To my late father.

In Axis & Allies Revised I asked - To whom do you dedicate your game? Make your dedication here
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Viracocha
Posts: 11
Joined: Mon Feb 08, 2010 7:27 am

To my late father.

Post by Viracocha » Thu Feb 11, 2010 8:48 am

Though I've been playing A&A since the Nova edition... I'm new to this site, and this is my first post.

My father served in the 1st and the 20th armored divisions of the United States Army, was a corporal. He was just a kid from a place barely considered a village in South Dakota, a farm boy who'd never been to the state's capital, thrown into the horrors of WWII. I heard some really interesting stories from him... I didn't hear the bad ones until I went with him to one of his army reunions. Then I understood why such a stalwart man had gotten misty while watching the Holocaust movie, and why we had to leave Saving Private Ryan, my dad shaking every step. He'd read the newspaper or happen to have something to do nearby when my friends and I played Axis and Allies, on occasion taking an interest and telling us something - all of us in rapt attention for these rare, golden moments. But he never wanted to play, despite reading the rules and taking an interest in my painted miniatures (later years) - especially the tanks. His crew was proud of their Sherman, I also recall him telling us that he was "Scared shitless" the first time they encountered German tanks... "But did what we had to do." He would laugh and say that they stuck him in a tank because he was wiry and he could drive a tractor (he was really good with engines, and after the war he eventually became an engineer). I recall that he was furious when he found out that I'd joined ROTC during my undergraduate years... I remember thinking I was smart and quoting him in the argument, "The army did do me some good - without it I would never had moved to a bigger city and become an engineer." But his response was, "I did those things so you wouldn't have to... and I didn't have a choice. It was something we had to do." He was a good man, but even beyond that, he was a great father. So yeah... my A&A dedication is to my dad.

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Larry
Posts: 3090
Joined: Thu Mar 04, 2004 9:44 am

Re: To my late father.

Post by Larry » Tue Feb 16, 2010 2:13 pm

A South Dakota farm boy... My God these men saved the world!
This site has been once again profoundly hornored by the slight mention of these kind of men on its pages...

Viracocha... may I respectively suggest that you learn all you can about the history of your Dad's experience. Begin with following the movements of the 1 Armor Division and that of the 20th.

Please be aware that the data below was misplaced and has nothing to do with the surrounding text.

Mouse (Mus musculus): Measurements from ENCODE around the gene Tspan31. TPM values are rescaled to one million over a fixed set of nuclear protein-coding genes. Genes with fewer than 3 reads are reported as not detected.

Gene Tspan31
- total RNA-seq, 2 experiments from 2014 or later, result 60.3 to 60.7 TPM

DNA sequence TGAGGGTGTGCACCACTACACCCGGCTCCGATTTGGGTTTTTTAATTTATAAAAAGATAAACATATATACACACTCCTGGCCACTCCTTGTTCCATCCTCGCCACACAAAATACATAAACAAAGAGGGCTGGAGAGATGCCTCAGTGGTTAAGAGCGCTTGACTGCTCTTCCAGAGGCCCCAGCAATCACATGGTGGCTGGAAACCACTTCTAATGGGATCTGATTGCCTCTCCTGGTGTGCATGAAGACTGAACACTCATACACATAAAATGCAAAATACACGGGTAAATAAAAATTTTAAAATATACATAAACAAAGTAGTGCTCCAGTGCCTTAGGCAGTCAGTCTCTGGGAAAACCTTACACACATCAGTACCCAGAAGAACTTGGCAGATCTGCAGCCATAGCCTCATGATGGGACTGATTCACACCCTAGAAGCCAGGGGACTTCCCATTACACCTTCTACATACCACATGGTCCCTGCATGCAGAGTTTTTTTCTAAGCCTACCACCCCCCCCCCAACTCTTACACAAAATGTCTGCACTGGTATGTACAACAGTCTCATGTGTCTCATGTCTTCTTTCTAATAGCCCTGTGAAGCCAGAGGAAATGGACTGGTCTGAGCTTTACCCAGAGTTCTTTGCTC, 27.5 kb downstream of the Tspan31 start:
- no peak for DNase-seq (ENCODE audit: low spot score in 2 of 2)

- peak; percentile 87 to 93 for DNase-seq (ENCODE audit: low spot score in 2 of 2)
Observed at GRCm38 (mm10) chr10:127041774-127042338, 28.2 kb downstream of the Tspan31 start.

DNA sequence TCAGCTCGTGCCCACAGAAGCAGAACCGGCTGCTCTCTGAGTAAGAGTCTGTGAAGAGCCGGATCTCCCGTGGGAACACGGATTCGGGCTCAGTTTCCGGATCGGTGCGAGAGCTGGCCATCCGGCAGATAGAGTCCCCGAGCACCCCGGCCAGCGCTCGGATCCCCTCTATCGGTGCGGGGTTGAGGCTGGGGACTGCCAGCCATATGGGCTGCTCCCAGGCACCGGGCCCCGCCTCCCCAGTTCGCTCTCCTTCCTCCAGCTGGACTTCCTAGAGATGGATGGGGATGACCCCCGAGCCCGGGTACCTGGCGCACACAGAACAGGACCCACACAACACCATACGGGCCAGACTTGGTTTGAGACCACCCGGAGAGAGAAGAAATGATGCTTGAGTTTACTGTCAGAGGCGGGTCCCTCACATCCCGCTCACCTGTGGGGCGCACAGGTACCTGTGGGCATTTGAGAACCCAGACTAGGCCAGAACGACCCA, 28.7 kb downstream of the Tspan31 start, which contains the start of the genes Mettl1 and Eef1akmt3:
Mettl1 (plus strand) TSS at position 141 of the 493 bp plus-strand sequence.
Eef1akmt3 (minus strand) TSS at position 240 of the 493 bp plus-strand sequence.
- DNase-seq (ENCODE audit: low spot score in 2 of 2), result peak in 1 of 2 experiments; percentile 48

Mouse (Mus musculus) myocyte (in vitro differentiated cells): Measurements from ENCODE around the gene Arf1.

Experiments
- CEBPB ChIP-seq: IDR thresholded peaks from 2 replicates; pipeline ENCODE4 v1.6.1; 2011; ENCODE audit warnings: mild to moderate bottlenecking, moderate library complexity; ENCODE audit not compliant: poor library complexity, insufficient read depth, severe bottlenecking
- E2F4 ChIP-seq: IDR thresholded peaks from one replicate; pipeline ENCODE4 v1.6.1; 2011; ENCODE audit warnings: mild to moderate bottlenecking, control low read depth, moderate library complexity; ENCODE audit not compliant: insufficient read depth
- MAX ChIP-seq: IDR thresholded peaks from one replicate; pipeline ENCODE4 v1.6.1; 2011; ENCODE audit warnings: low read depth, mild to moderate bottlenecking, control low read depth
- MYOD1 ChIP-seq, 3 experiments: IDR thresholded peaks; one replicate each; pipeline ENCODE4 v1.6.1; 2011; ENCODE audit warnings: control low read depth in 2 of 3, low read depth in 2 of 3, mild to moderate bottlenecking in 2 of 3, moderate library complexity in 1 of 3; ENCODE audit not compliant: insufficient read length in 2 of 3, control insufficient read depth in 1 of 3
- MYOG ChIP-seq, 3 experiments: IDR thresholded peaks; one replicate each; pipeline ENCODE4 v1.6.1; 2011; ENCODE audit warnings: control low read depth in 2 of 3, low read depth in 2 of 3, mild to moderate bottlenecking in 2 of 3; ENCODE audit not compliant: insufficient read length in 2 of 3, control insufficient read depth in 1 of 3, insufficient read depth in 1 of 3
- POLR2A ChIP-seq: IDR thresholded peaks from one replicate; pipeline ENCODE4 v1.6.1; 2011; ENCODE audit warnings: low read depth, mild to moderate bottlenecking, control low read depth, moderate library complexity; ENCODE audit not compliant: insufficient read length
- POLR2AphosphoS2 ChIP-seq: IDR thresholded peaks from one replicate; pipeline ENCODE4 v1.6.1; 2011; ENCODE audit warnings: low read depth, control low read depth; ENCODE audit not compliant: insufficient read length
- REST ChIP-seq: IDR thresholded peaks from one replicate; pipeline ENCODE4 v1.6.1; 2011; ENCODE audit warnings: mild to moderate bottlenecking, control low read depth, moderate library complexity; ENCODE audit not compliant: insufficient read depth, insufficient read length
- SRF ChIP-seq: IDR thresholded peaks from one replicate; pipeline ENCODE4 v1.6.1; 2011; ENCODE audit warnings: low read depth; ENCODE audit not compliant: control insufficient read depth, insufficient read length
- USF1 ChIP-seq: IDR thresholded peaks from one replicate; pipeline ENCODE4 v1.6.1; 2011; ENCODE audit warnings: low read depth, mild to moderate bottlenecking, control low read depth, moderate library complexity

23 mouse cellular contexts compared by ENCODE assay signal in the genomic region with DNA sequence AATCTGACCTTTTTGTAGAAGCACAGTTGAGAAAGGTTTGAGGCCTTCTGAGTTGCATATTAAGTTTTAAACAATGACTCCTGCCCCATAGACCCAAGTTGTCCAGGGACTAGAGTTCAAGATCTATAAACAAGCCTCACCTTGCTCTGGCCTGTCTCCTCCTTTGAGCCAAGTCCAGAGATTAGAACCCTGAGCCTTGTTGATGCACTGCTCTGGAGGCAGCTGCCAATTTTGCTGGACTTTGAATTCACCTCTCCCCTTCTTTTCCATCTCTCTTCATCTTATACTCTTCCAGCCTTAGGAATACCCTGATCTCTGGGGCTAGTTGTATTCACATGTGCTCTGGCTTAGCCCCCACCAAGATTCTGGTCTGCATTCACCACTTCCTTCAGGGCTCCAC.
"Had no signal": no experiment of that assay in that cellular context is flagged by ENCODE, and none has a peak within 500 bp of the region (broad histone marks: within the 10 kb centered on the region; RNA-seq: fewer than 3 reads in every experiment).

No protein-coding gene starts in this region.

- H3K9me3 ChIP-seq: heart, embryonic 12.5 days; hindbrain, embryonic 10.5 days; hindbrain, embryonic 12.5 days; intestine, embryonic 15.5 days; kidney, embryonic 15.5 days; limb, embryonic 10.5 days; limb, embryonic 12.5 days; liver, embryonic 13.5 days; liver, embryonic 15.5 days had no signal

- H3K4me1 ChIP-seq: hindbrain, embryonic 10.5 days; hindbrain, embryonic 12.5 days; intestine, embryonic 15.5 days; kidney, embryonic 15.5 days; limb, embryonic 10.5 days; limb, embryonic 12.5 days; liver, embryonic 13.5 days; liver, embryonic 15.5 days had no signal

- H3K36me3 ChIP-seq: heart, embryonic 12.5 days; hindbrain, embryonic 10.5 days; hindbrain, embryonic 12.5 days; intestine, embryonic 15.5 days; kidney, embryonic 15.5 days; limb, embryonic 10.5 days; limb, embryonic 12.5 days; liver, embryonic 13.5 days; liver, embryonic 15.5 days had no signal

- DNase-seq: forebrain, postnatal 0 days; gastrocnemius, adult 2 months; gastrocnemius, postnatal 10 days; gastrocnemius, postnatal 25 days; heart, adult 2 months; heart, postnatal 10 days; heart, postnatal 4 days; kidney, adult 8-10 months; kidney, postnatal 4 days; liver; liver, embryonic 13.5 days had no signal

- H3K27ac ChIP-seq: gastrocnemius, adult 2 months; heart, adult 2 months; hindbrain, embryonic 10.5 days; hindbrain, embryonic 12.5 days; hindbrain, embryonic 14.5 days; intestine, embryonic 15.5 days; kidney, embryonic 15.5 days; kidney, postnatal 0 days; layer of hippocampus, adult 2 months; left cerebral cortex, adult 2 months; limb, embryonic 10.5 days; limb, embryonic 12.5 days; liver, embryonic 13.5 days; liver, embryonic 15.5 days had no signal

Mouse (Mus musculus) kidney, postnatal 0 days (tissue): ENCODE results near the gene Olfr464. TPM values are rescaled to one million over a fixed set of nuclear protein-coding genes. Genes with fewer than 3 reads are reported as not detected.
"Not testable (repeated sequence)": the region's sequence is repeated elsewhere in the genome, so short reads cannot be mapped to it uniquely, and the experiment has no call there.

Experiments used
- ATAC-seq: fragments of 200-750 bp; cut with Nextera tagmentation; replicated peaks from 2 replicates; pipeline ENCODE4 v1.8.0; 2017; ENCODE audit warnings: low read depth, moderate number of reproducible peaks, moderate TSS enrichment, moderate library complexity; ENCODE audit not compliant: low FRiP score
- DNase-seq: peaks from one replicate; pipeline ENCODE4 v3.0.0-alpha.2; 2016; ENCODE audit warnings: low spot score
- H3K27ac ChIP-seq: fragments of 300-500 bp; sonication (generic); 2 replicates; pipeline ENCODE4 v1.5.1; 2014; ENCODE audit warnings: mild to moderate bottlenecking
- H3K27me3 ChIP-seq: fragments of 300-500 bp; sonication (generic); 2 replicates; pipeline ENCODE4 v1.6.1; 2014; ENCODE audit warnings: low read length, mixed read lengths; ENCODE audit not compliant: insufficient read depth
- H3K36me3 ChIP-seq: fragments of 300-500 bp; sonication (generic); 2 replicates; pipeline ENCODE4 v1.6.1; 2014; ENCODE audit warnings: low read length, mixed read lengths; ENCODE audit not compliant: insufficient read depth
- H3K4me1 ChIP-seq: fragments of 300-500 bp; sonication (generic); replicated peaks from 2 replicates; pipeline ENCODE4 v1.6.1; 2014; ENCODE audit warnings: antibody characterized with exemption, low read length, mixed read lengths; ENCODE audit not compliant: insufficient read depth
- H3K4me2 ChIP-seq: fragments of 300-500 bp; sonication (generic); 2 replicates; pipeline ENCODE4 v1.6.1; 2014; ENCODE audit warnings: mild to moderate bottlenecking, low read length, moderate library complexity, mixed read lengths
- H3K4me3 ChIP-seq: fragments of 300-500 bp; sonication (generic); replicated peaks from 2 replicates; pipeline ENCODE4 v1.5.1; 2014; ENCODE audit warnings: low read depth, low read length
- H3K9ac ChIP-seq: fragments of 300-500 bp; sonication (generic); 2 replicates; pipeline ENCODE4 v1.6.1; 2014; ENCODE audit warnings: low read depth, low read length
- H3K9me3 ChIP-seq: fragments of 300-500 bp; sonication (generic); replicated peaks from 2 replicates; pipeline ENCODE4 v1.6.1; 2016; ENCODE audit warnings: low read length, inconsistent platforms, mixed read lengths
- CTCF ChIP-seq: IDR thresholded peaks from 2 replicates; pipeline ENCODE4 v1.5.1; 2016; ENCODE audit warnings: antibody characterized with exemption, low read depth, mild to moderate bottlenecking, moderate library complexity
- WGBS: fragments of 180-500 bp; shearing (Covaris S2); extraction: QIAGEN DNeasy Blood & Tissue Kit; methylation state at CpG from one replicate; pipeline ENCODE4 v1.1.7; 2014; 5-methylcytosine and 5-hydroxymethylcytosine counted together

Thank you

Viracocha
Posts: 11
Joined: Mon Feb 08, 2010 7:27 am

Re: To my late father.

Post by Viracocha » Tue Feb 16, 2010 7:39 pm

Larry wrote:A South Dakota farm boy... My God these men saved the world!
This site has been once again profoundly hornored by the slight mention of these kind of men on its pages...

Viracocha... may I respectively suggest that you learn all you can about the history of your Dad's experience. Begin with following the movements of the 1 Armor Division and that of the 20th.

Thank you
Hello Larry,

Much obliged for your words, sincerely appreciated. As to your suggestion, I can't help but chuckle - with no disrespect whatsoever. But I could relate in great detail the training, deployment, conflicts, and general armament/equipment of said armored divisions during WWII... I could even tell you several of the (personal) names/slogans of the tanks, and some soldier's nicknames, that intensive study started years back (eh eh eh - when others hear my brother and I banter over a wargame - rare that it is since I live overseas now, they say we sound as if we were there... and we kinda were). I can even quote a couple things Gen. Ike (supposedly) said that you won't find in any history book. The really fantastic thing is, I have many tapes of my dad and his fellows talking - and let me tell ya, they're scary, often funny, often sad, and more than anything - they're all golden. More than once they talk about some of the action... and well, everything. I haven't listened to them for quite some time, still kinda tender about hearing my Pa's voice and all. But yeah... they're in a safe, and someday I look to transfer them into some audio files. I think you of all folks would appreciate them, I'll keep you in mind.

And though I'm sure you've heard it, I'd like to take this opportunity to thank you. Your years of hard work has provided me (and thousands of others) years of good times. You didn't just provide a nonsensical escape, but much more. Over the years it's changed, but the results were always beneficial - now it's a time of comradeship and brotherhood, meeting old friends (and family in my case), and for the duration of the game - it often feels that I'm younger again.

Sincerely,
John M.

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